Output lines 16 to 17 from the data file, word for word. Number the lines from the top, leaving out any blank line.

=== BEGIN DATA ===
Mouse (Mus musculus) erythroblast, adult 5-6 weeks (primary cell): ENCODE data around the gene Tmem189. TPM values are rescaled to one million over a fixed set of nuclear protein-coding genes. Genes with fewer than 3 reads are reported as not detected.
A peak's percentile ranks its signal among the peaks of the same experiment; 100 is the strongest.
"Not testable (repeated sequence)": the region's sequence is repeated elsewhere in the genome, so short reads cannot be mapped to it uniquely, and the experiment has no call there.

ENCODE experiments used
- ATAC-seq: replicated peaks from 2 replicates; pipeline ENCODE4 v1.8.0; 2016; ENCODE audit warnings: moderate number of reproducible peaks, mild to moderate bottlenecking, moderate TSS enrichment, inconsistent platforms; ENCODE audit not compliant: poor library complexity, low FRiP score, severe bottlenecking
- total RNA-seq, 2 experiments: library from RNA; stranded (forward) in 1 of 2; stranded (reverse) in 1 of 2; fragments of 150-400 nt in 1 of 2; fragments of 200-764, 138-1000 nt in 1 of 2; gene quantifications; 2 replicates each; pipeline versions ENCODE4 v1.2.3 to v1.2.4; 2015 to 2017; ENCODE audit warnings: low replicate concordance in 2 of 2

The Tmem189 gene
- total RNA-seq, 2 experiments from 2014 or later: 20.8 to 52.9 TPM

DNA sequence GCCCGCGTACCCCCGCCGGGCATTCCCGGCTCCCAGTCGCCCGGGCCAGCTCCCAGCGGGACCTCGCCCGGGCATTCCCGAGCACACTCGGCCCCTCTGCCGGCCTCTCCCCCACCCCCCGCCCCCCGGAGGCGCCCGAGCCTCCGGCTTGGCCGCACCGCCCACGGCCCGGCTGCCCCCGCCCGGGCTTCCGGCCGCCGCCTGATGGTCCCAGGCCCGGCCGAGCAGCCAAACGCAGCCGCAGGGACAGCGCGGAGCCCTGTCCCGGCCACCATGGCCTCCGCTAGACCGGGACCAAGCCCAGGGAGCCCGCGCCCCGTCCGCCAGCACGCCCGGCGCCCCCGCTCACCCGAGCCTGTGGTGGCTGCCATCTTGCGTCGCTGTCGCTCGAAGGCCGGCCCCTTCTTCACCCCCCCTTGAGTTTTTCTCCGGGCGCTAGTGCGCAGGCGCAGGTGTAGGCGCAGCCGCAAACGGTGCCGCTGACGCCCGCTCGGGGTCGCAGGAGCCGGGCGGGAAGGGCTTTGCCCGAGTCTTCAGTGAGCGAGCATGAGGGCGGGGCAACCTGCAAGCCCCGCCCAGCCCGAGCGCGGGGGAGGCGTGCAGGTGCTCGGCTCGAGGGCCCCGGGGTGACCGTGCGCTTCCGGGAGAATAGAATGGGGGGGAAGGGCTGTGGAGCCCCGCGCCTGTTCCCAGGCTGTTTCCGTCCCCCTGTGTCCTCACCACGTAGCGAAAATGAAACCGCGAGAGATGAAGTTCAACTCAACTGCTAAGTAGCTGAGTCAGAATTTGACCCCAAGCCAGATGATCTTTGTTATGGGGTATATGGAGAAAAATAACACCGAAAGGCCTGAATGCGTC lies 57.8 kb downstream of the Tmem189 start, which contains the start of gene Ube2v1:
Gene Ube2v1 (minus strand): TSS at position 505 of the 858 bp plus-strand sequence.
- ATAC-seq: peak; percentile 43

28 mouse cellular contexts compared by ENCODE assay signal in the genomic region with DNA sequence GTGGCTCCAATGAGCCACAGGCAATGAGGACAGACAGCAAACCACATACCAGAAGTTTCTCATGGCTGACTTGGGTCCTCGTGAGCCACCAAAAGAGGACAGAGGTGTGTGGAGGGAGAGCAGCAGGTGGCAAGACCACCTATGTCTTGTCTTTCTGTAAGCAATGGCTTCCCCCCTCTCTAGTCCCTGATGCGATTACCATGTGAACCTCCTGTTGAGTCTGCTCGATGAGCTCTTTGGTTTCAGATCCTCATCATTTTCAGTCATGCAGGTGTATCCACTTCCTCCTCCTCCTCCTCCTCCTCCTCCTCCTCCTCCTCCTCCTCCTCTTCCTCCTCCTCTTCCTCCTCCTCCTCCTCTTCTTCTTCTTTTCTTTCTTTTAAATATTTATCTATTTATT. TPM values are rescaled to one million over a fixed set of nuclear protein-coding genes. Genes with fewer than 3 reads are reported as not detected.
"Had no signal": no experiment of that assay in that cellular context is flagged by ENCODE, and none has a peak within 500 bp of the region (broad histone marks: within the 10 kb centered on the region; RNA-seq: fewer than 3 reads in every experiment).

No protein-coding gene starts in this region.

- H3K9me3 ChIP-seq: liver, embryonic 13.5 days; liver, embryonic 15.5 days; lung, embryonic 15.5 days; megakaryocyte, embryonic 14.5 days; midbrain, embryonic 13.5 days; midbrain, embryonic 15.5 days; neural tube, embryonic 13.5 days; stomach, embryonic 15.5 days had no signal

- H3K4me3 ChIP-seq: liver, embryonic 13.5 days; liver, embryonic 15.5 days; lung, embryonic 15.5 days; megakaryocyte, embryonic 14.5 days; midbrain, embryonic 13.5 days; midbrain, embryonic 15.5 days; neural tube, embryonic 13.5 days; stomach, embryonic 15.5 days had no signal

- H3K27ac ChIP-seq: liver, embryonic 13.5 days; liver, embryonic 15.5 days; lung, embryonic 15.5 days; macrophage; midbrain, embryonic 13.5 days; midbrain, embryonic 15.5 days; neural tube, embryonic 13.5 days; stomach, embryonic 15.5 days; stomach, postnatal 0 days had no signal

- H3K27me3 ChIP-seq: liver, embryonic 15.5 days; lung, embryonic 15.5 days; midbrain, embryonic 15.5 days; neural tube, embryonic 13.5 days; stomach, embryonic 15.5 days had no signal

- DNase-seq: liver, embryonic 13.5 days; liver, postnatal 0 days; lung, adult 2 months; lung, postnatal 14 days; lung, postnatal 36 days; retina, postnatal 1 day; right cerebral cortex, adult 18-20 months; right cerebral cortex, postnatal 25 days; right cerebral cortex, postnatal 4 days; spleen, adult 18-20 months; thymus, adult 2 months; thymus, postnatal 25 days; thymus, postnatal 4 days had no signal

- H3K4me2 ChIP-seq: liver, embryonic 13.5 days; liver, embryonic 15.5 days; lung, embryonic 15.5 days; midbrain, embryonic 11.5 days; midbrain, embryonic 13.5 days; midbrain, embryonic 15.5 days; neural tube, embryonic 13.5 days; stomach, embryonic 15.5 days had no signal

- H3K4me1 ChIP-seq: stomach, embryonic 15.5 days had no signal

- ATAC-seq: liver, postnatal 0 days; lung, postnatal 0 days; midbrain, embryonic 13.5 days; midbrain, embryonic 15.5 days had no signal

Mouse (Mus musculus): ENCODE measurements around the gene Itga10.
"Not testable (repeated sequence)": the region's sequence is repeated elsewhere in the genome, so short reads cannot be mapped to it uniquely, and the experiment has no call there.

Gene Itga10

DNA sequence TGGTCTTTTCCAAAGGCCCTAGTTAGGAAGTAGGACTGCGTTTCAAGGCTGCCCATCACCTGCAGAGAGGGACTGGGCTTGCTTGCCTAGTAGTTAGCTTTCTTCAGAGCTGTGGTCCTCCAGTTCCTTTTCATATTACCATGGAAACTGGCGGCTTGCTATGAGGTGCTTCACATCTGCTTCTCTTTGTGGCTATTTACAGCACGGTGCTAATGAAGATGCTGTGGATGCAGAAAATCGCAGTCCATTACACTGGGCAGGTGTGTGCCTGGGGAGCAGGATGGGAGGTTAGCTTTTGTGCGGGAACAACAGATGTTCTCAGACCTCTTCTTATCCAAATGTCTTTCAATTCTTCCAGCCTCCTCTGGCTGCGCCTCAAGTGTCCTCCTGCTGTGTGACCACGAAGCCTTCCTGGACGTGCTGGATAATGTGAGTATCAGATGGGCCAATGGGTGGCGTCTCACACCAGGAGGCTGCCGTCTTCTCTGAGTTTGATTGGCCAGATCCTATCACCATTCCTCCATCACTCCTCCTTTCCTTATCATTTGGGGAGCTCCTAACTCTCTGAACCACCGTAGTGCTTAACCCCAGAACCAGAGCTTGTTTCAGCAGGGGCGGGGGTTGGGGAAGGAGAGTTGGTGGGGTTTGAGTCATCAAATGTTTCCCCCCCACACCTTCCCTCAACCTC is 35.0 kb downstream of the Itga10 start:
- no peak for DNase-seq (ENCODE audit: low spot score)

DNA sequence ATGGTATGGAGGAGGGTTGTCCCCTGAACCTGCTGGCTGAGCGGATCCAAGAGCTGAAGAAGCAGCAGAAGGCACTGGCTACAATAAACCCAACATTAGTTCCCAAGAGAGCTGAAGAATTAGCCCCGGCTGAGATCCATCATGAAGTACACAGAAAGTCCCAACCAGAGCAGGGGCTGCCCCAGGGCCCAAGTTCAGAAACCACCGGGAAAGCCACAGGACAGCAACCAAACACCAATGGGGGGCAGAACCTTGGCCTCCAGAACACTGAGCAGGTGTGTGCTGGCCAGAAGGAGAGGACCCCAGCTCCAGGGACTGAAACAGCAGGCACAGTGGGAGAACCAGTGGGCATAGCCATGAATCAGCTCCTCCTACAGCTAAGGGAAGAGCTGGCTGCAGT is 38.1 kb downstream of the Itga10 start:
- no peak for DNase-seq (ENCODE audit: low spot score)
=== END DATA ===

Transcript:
- H3K4me3 ChIP-seq: liver, embryonic 13.5 days; liver, embryonic 15.5 days; lung, embryonic 15.5 days; megakaryocyte, embryonic 14.5 days; midbrain, embryonic 13.5 days; midbrain, embryonic 15.5 days; neural tube, embryonic 13.5 days; stomach, embryonic 15.5 days had no signal

- H3K27ac ChIP-seq: liver, embryonic 13.5 days; liver, embryonic 15.5 days; lung, embryonic 15.5 days; macrophage; midbrain, embryonic 13.5 days; midbrain, embryonic 15.5 days; neural tube, embryonic 13.5 days; stomach, embryonic 15.5 days; stomach, postnatal 0 days had no signal